Doug Collins has always been known as a nice guy. He’s affable and kind, which made him a good announcer in between coaching position. He’s had a solid coaching career, but nothing special. He led a young Michael Jordan and Scottie Pippen to the Eastern Conference Finals, but was eventually was replaced by Phil Jackson, and the rest is history. Collins then went to Detroit where he improved their record by 18 games, but eventually was fired and replaced by Alvin Gentry. After Detroit, Collins headed to Washington, where he reunited with Jordan and once again improved the team’s record by 18 games. Yet again it wasn’t enough, and Collins was fired from his third head coaching position. At this point, he had established himself as a quick fixer-upper who would improve your team immediately but not take them to a championship. Everybody liked him, but there was a strange pity that followed him around. He went before Phil, worked with MJ twice, and still couldn’t win a ring. He wasn’t a bad guy or a bad coach; he just wasn’t built to win.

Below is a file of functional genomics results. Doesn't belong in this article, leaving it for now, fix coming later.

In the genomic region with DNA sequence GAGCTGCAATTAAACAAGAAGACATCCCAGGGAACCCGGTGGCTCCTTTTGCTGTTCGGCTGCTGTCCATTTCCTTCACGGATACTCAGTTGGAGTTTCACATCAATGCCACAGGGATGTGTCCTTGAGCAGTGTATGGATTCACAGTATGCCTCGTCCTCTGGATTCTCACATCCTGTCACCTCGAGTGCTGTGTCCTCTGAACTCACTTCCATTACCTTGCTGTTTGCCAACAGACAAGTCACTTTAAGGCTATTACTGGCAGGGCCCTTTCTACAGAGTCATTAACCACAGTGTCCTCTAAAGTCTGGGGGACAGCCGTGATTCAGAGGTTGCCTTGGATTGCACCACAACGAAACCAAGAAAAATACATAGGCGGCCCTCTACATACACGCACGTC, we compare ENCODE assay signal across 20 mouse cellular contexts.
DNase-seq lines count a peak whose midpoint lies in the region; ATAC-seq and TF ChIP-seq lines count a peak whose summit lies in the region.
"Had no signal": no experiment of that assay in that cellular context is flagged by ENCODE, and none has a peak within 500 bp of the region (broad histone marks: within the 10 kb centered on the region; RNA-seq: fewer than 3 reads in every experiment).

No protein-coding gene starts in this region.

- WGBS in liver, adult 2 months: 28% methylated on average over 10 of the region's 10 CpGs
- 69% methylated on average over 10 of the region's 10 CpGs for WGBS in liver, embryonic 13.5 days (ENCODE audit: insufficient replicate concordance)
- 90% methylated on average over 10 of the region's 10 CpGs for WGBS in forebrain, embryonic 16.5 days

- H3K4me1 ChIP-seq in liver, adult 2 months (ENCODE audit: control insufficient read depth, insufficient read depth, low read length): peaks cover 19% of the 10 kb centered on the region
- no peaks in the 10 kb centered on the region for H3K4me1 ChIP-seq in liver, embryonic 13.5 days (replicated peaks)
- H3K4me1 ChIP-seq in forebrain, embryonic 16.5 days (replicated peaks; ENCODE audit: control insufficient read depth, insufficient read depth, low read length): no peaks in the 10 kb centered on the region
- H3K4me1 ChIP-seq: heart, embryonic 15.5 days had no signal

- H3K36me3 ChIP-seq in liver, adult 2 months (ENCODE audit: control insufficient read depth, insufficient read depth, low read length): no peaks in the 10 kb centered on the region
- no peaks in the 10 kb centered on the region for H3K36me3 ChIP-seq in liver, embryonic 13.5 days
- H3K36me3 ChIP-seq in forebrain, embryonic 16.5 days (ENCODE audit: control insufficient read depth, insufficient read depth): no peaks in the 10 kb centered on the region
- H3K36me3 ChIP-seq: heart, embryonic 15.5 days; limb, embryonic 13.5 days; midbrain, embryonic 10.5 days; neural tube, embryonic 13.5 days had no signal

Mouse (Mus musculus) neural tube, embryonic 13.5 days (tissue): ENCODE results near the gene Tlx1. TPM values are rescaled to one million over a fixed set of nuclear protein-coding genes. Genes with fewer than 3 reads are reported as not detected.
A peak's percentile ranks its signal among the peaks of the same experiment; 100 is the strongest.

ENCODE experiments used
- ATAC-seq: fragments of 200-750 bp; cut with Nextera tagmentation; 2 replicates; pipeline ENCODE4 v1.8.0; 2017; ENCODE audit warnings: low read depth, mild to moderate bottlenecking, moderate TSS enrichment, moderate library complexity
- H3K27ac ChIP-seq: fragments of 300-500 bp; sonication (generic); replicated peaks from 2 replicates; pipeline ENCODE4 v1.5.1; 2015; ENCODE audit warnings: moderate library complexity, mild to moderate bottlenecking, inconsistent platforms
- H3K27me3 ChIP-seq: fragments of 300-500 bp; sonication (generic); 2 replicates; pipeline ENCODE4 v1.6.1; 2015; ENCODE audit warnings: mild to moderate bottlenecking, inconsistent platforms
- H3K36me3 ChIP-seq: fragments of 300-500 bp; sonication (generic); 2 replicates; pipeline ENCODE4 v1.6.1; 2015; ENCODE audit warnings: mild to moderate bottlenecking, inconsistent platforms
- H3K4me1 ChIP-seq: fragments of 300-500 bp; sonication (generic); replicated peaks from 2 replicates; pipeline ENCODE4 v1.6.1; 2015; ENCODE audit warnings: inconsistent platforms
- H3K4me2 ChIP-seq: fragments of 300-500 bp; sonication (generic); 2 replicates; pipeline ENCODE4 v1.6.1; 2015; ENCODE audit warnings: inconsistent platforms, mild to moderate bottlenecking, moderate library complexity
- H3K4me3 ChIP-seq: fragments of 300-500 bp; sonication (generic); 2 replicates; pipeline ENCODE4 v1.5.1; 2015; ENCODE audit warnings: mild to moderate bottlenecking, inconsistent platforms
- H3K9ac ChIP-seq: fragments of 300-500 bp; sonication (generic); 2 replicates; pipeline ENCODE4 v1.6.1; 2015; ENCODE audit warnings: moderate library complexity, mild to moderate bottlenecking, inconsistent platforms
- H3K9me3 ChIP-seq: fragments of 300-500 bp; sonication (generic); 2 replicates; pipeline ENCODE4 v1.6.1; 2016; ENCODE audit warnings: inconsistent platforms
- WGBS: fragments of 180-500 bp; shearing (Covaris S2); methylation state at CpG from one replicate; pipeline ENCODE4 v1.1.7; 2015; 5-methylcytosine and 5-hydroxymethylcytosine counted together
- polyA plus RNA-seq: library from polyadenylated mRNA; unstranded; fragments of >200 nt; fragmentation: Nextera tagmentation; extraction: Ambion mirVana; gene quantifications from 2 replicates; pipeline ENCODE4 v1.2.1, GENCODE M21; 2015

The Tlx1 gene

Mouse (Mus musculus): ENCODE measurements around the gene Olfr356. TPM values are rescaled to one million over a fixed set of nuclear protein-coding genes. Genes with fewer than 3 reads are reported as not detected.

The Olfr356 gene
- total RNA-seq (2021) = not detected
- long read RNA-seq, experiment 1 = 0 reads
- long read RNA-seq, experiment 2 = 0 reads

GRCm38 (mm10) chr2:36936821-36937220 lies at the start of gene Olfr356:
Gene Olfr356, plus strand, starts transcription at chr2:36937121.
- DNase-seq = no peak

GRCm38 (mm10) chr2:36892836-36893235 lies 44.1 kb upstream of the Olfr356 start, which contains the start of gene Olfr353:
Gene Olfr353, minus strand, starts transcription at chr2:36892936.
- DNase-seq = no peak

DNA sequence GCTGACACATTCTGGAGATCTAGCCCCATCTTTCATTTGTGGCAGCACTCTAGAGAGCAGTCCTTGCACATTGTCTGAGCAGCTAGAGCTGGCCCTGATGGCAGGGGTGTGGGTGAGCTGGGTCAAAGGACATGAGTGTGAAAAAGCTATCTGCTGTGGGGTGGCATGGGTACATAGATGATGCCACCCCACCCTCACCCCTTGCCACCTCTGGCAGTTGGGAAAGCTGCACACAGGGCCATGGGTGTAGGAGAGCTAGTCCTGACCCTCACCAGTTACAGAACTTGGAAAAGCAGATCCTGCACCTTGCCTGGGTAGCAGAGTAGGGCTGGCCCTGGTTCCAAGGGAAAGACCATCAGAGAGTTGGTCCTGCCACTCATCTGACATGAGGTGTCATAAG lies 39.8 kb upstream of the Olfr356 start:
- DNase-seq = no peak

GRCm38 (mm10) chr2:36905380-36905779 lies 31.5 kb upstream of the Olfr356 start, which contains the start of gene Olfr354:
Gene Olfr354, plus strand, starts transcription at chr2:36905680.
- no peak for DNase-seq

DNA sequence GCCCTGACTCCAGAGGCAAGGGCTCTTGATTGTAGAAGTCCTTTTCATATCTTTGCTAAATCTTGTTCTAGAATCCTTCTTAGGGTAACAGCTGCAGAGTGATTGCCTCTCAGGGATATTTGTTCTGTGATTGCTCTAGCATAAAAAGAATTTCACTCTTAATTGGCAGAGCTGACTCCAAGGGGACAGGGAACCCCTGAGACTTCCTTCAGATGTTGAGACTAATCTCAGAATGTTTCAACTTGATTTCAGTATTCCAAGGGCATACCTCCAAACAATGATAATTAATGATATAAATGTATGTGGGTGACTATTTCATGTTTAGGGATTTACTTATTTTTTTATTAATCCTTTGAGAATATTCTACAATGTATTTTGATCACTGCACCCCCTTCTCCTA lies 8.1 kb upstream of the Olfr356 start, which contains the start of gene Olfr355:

Now, the 76ers have advanced to the second round of the playoffs, a feat that hasn’t been accomplished in Philadelphia since 2003, and he did it with a questionable roster. He’s forced to squeeze out points from Louis Williams and Spencer Hawes while relying on stellar defense. Collins has turned Philly into a top three defensive team in the league. They gave up just around 89 points per game in the regular season, which is the third best in the league, but more than lineup challenges or X’s and O’s, Collins has changed the culture in Philadelphia. They care, with every fiber of their beings, about winning games, other teams just look lackadaisical against them. Opponents seem to be bothered by the constant effort of the 76ers. It’s like that defender in the pickup game that presses full-court and goes harder than every other player. Except instead of annoying a college student balling in his spare time, the 6ers are annoying professional basketball teams. And they’re winning games because of it. The 76ers love going on the court and giving all they have for Collins. He motivates them. Collins has coached with his signature defensive style and ability to produce playoff appearances with a limited roster, but his stint in Philadelphia feels different. It feels like a much-needed landing spot for a good coach and even better guy. It feels like Doug Collins’ team